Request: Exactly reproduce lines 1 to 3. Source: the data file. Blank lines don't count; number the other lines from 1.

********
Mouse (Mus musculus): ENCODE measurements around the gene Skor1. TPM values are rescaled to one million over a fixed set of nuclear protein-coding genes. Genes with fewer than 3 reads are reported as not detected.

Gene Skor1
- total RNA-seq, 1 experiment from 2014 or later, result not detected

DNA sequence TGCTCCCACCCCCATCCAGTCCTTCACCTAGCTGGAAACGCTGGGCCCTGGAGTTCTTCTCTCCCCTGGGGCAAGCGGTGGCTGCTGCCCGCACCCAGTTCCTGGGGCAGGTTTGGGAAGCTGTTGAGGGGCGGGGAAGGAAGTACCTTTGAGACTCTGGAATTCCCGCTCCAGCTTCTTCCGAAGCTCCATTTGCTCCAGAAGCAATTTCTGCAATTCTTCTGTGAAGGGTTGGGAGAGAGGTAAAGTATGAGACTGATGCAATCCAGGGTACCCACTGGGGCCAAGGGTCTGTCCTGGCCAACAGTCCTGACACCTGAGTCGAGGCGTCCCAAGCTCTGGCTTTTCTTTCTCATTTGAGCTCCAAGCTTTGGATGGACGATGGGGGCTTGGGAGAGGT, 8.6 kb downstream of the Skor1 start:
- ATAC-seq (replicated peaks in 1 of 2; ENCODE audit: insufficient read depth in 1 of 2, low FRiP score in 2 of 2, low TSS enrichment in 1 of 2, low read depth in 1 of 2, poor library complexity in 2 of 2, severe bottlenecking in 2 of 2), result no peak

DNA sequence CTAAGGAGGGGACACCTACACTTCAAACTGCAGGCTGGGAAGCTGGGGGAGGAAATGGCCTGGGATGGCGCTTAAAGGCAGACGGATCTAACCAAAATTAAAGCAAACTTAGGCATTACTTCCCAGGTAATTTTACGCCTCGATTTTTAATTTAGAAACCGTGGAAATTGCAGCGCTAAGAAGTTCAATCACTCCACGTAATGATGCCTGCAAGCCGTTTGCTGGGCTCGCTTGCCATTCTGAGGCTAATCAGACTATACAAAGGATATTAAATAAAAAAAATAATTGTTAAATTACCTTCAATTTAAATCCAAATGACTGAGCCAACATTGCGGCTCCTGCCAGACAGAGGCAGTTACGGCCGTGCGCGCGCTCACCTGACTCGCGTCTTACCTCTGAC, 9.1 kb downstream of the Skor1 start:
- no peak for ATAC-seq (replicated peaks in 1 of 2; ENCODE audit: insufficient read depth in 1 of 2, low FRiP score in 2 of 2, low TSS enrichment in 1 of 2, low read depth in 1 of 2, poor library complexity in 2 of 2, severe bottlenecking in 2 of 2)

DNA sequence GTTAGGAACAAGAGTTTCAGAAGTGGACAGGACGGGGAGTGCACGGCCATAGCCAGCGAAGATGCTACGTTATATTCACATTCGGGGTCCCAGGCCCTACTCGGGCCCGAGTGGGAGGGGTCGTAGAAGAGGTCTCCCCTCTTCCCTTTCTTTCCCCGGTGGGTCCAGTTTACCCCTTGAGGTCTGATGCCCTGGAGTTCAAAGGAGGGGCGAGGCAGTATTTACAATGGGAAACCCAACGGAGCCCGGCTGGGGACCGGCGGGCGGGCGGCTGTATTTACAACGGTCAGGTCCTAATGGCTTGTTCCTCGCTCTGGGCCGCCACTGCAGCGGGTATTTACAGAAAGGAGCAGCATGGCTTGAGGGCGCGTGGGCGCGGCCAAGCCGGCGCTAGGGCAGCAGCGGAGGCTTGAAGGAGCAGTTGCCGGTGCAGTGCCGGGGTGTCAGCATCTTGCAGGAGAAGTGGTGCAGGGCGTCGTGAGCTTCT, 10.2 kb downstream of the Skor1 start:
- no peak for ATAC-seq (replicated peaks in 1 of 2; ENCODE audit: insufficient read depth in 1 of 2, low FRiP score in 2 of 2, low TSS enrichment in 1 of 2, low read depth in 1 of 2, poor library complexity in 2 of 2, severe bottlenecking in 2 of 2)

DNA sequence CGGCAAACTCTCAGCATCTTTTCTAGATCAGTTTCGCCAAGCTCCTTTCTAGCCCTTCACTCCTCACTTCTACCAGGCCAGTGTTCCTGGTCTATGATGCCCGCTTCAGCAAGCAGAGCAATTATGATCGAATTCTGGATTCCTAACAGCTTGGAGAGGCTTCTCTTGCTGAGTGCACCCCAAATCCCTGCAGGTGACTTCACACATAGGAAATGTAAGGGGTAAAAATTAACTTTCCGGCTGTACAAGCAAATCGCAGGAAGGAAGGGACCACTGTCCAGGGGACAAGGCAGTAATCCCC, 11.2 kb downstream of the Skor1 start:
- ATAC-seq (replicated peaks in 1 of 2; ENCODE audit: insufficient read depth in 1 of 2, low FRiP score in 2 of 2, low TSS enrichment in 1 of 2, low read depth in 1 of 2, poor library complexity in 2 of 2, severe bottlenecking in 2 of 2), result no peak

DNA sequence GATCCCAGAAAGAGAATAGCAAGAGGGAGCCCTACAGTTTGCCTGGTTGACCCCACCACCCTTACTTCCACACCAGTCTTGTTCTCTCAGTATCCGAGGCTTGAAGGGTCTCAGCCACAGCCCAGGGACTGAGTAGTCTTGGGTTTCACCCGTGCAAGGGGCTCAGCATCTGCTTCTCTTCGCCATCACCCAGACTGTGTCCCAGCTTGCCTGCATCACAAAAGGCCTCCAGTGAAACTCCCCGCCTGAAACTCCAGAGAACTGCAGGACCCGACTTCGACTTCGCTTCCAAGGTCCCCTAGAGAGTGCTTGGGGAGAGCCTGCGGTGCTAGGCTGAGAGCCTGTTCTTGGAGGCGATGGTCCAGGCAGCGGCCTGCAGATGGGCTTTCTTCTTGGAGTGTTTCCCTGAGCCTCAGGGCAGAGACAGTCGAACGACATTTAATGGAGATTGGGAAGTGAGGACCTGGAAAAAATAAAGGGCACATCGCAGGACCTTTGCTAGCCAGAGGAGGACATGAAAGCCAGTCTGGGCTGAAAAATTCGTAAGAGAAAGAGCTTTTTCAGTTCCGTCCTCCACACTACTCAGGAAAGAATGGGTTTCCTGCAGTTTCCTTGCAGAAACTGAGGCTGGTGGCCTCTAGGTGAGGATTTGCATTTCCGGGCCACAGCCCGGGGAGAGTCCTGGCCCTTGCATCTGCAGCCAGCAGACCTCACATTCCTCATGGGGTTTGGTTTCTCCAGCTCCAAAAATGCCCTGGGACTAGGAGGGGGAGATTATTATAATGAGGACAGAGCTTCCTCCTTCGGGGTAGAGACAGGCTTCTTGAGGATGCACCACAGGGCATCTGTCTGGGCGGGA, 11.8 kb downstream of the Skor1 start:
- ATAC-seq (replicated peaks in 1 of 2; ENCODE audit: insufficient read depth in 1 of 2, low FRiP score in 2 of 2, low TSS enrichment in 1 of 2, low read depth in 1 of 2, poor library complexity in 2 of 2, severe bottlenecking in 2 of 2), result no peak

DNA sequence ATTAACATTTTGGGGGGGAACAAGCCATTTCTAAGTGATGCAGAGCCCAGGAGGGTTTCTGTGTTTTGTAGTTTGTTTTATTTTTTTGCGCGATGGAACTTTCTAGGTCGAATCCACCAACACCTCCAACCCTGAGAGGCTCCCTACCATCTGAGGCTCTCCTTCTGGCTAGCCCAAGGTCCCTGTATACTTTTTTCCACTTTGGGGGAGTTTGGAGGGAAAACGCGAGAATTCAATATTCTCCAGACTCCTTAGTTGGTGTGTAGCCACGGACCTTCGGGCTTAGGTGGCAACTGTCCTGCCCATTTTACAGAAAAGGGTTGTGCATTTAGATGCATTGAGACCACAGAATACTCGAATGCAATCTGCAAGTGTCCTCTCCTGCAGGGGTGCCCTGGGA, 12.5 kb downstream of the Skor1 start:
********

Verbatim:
Mouse (Mus musculus): ENCODE measurements around the gene Skor1. TPM values are rescaled to one million over a fixed set of nuclear protein-coding genes. Genes with fewer than 3 reads are reported as not detected.

Gene Skor1
- total RNA-seq, 1 experiment from 2014 or later, result not detected